- 7 February – AMD releases the Ryzen Threadripper 3990X, the first 64 core CPU for consumer market based on the Zen 2 microarchitecture.
- 26 March – After the largest one of the first and largest public volunteer distributed computing projects SETI@home announced its shutdown by 31 March 2020 and due to heightened interest as a result of to the COVID-19 pandemic, the distributed computing project Folding@home becomes the world’s first system to reach one exaFLOPS. The system simulates protein folding, is used for medical research on COVID-19 and achieved a speed of approximately 2.43 x86 exaFLOPS by 13 April 2020 – many times faster than the fastest supercomputer Summit.
- 20 April – Researchers demonstrate a diffusive memristor fabricated from protein nanowires of the bacterium Geobacter sulfurreducens which functions at substantially lower voltages than previously described ones and may allow the construction of artificial neurons which function at voltages of biological action potentials. The nanowires have a range of advantages over silicon nanowires and the memristors may be used to directly process biosensing signals, for neuromorphic computing and/or direct communication with biological neurons.
- 22 May – Australian computer scientists report achieving, thus far, the highest internet speed in the world from a single optical chip source over standard optical fiber, amounting to 44.2 Terabits per sec, or “downloading 1000 high definition movies in a split second”.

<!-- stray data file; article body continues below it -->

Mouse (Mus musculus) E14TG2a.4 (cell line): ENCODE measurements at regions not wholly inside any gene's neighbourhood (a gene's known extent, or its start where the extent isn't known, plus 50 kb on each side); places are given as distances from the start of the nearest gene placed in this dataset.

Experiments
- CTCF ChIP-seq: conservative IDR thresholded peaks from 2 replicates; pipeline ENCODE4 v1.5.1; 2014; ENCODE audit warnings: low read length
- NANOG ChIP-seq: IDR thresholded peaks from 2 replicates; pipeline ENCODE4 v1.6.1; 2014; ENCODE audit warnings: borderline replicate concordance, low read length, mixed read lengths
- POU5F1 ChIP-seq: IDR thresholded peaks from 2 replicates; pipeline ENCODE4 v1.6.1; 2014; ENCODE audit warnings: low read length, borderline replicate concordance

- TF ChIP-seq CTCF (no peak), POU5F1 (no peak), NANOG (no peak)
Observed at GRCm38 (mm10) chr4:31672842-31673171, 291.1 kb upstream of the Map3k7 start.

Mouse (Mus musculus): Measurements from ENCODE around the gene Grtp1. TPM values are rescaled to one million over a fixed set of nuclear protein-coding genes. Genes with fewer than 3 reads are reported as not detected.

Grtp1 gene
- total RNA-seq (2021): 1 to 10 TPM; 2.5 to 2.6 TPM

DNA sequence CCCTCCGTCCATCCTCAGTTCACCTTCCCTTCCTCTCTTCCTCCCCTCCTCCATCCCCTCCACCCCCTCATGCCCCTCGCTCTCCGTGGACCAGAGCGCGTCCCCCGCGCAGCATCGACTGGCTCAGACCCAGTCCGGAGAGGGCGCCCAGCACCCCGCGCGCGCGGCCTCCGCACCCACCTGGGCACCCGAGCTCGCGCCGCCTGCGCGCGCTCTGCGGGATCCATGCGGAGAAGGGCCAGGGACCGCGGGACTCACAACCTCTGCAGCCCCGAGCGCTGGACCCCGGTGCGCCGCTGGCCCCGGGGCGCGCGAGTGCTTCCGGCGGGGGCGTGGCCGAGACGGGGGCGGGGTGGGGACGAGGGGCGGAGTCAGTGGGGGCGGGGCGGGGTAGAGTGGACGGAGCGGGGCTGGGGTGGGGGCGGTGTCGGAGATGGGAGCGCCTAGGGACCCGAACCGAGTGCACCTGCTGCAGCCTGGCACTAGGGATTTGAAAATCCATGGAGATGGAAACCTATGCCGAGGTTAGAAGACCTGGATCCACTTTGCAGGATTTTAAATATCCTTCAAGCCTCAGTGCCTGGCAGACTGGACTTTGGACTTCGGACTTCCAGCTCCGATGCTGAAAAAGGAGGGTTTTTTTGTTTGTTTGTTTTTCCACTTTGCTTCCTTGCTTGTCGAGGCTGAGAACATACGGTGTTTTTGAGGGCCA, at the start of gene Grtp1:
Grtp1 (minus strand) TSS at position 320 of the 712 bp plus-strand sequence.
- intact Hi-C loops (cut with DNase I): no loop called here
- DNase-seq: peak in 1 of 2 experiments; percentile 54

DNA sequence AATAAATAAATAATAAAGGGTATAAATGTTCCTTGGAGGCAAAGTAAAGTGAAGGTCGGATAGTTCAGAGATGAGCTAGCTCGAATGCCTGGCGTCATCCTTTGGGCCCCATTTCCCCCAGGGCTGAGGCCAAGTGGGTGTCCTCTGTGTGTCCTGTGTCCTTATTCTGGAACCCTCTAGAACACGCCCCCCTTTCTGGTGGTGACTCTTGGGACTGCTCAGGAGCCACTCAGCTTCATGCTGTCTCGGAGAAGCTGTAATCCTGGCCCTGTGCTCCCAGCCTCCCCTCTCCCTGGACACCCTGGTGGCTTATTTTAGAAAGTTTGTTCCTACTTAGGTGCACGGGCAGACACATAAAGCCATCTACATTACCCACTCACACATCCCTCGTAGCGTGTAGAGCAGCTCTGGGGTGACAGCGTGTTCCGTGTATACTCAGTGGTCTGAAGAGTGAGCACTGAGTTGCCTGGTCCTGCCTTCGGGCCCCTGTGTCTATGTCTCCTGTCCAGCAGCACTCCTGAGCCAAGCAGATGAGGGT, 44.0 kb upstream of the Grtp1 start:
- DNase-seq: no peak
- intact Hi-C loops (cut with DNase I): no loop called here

- 27 May – A study shows that social networks can function poorly as pathways for inconvenient truths, that the interplay between communication and action during disasters may depend on the structure of social networks, that communication networks suppress necessary “evacuations” in test-scenarios because of false reassurances when compared to groups of isolated individuals and that larger networks with a smaller proportion of informed subjects can suffer more damage due to human-caused misinformation.
- June – The Linux operating systems market share breaks the 3% desktop usage marker for the first time in June 2020, reaching 3.57% in July 2020.
- 6 July – [Novel protocol/standard] – The Versatile Video Coding standard (H.266) is finalised, designed to halve the bitrate of previous formats, reducing data volume and especially useful for on-demand 8K streaming services.
- 28 August – Elon Musk reveals a model of the prototype brain–computer interface chip, implanted in pigs, that his company Neuralink has been working on.
- 3 September – Scientists report finding “176 Open Access journals that, through lack of comprehensive and open archives, vanished from the Web between 2000-2019, spanning all major research disciplines and geographic regions of the world” and that in 2019 only about a third of the 14,068 DOAJ-indexed journals ensured the long-term preservation of their content themselves, with many papers not getting archived by Web archiving initiatives such as the Internet Archive.
- 18 September – Media reports of what may be the first publicly confirmed case of a civilian fatality as a nearly direct consequence of a cyberattack, after ransomware disrupted a hospital in Germany.